Internet access is a fundamental human right. Right?
Here, in the U.S. we can access the web almost anywhere through any one of our little gadgets. Whether we pay for it on our phones, cable, or DSL, or get it at a coffee shop, this access is instrumental in many of our lives. Simply said, it would be almost impossible to live without the ease and efficiency that the internet brings to our lives.
And there are those who believe that bringing internet access to the developing world would help give those living there a higher standard of living, in many ways. This is where Dr. Elizabeth Belding, professor and vice chair at UCSB’s Department of Computer Science, and her team come in.
Belding, winner of a National Science Foundation Career award, was the first speaker at this years Center for Information Technology and Society Fall Lecture Series at UCSB. Her lecture was titled “Bridging the Digital Divide.”
Beginning by highlighting a four-way correlation between electricity infrastructure, internet access, illiteracy, and poverty rates, Belding made the case that wireless networking would serve as a catalyst for social mobility and higher standards of living.
In a constant effort to bring internet to remote areas of the world, Belding and other researchers at UCSB are identifying problems like low-bandwidth speeds, long distances between wireless nodes, and the high costs of internet connectivity. They are figuring out some neat ways to make rural African networks more efficient.
Much of the information in her lecture is available in published papers online, and it was based predominantly on her research in Macha, Zambia.
In order to figure out how web traffic could be better regulated, this team of computer scientists anonymously monitored web traffic flow. They came out findings that could significantly alleviate bandwidth congestion, infrastructure problems, and other issues.
As Belding explained it, many of the bandwidth issues identified in their research, have relatively simple solutions, once they are analyzed and understood.
With regards to sites visited, the team’s URL analysis showed that Facebook came out on top in Macha—getting more than 20 percent of all domain hits—with Google at about eight percent.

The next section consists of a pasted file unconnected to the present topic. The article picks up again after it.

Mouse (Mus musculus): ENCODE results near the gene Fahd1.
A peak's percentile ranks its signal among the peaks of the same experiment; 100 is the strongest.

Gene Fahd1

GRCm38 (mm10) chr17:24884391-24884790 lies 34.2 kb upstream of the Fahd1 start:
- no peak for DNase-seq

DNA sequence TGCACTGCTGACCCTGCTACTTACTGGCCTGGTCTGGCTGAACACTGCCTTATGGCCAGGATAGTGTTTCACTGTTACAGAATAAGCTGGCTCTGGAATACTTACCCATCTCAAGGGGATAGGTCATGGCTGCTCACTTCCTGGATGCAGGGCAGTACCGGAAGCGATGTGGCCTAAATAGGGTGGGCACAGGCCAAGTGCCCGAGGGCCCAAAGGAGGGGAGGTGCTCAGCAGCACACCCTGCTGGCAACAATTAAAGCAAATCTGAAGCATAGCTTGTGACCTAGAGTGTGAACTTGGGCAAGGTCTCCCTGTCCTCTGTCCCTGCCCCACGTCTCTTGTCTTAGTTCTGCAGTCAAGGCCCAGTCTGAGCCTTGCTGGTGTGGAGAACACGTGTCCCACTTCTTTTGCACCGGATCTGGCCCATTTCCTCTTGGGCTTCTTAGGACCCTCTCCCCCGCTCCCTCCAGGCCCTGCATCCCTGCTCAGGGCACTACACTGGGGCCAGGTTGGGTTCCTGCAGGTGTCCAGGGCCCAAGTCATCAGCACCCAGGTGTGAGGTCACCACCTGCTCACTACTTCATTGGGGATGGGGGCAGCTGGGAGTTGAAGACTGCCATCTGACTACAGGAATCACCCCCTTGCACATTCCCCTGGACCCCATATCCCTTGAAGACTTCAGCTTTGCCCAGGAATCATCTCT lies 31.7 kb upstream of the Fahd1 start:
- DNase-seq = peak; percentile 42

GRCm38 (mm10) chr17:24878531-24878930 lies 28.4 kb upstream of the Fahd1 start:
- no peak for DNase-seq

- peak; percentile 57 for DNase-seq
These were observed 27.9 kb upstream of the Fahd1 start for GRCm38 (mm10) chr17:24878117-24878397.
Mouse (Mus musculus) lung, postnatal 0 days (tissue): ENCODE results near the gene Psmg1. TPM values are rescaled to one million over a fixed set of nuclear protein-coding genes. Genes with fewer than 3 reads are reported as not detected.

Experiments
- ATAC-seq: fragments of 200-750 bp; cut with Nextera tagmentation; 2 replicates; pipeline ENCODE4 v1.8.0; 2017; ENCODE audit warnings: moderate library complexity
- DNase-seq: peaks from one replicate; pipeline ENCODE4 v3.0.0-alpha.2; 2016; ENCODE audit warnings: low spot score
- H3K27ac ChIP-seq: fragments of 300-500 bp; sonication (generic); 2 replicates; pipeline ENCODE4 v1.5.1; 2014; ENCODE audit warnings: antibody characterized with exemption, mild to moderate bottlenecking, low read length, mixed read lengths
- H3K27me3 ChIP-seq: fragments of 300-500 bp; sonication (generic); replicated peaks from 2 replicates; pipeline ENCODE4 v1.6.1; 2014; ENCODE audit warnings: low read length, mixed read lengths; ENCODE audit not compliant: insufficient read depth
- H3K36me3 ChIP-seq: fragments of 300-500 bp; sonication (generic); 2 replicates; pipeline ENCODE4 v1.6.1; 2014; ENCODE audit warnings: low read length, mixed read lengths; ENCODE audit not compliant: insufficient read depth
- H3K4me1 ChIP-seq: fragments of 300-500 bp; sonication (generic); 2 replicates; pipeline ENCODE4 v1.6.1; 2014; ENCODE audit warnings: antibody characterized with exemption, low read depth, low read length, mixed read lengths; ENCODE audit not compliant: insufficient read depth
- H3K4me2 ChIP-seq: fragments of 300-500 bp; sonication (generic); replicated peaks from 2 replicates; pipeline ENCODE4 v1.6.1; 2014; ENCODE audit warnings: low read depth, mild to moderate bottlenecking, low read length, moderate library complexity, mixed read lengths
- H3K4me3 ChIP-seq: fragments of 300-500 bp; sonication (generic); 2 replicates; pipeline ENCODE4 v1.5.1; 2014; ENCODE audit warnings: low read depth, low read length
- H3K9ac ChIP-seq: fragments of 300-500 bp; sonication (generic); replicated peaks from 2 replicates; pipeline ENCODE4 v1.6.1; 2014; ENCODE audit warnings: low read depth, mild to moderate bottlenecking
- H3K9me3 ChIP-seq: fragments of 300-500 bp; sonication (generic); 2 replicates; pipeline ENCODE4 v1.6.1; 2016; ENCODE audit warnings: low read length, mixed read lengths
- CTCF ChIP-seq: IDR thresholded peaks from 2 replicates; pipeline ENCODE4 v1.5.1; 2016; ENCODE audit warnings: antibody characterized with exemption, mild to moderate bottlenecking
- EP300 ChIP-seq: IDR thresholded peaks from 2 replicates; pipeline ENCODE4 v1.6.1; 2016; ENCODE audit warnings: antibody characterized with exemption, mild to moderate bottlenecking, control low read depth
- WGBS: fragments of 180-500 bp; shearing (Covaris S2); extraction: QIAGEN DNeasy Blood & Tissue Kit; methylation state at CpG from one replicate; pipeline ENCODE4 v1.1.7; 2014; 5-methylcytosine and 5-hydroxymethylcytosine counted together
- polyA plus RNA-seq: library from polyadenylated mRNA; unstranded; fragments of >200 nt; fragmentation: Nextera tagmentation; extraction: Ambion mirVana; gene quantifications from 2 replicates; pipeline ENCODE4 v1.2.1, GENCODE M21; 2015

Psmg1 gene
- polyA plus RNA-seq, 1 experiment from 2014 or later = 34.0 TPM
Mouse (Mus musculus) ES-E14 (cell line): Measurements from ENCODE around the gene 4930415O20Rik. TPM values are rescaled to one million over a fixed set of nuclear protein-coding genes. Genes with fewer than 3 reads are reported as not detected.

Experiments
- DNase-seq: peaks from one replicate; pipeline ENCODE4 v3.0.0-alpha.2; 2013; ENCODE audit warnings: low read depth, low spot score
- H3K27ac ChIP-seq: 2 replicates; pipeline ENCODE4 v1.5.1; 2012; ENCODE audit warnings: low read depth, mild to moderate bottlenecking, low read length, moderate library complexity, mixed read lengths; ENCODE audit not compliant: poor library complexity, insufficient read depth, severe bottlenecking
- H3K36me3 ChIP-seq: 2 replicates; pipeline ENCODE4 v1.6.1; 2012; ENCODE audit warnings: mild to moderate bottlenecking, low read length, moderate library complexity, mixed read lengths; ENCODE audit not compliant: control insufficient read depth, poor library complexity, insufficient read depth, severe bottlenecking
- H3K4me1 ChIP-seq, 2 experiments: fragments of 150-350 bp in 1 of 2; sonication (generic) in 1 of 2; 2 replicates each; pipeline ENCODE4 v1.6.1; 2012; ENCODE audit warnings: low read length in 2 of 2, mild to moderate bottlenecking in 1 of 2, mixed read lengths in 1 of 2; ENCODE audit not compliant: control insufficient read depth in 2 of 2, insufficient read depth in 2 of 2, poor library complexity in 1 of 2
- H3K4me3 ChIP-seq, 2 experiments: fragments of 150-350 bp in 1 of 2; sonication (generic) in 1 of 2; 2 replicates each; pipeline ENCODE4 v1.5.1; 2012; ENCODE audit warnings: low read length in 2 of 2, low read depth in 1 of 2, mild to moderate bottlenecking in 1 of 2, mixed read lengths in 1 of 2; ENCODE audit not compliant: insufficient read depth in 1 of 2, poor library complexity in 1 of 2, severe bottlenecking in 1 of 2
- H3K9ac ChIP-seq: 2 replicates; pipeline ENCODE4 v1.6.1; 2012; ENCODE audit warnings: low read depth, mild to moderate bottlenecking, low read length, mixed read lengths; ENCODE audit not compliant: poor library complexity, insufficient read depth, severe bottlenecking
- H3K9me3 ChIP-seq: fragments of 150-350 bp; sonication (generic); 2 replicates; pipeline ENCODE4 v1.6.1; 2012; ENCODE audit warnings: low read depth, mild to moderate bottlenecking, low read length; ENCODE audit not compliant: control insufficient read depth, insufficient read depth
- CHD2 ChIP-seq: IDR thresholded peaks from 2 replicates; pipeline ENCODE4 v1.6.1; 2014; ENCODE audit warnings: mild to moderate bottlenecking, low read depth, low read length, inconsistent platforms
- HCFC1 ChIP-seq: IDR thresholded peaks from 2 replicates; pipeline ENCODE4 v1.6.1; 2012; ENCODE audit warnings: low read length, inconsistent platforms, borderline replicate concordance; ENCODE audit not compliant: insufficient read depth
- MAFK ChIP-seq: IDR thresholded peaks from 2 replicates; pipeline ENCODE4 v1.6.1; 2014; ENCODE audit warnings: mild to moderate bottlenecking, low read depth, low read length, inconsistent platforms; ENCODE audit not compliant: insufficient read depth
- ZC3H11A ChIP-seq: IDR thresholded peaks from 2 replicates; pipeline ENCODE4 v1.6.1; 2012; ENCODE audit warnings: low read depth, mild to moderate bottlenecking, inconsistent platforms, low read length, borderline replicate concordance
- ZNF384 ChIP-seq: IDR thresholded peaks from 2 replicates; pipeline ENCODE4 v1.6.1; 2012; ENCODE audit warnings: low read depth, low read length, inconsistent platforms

When it comes to traffic type and sizes, much of the information being sent between the individual computer and the greater internet, 28 percent of it, was in the form of binaries (compilations), usually in the form of Windows updates and other packet distributions. With a total of 3,162 YouTube hits during the two week research span, the top 15 ranked videos made up 75% of the total requests.
A high percentage of the information requested for each individual computer (requests sent out of the rural network, beamed by a satellite to somewhere on the internet, beamed back and received by the original computer) can be “cached,” that is, saved, on a server hosting the local network. When a YouTube news video about Macha, a local Facebook status update, or a Microsoft update is cached, the information is more quickly and easily accessible.
There are already success stories coming out of the Macha community. Jobs like data-entry via internet are becoming more widespread, and farmers are learning new techniques and expanding their knowledge about different crops, like sunflower seeds for example, to produce more income for their families, Belding said.
A major aspect of this endeavor, said Belding in her closing statements, is to “train local populace to run the network and find customized techniques to each local environment.”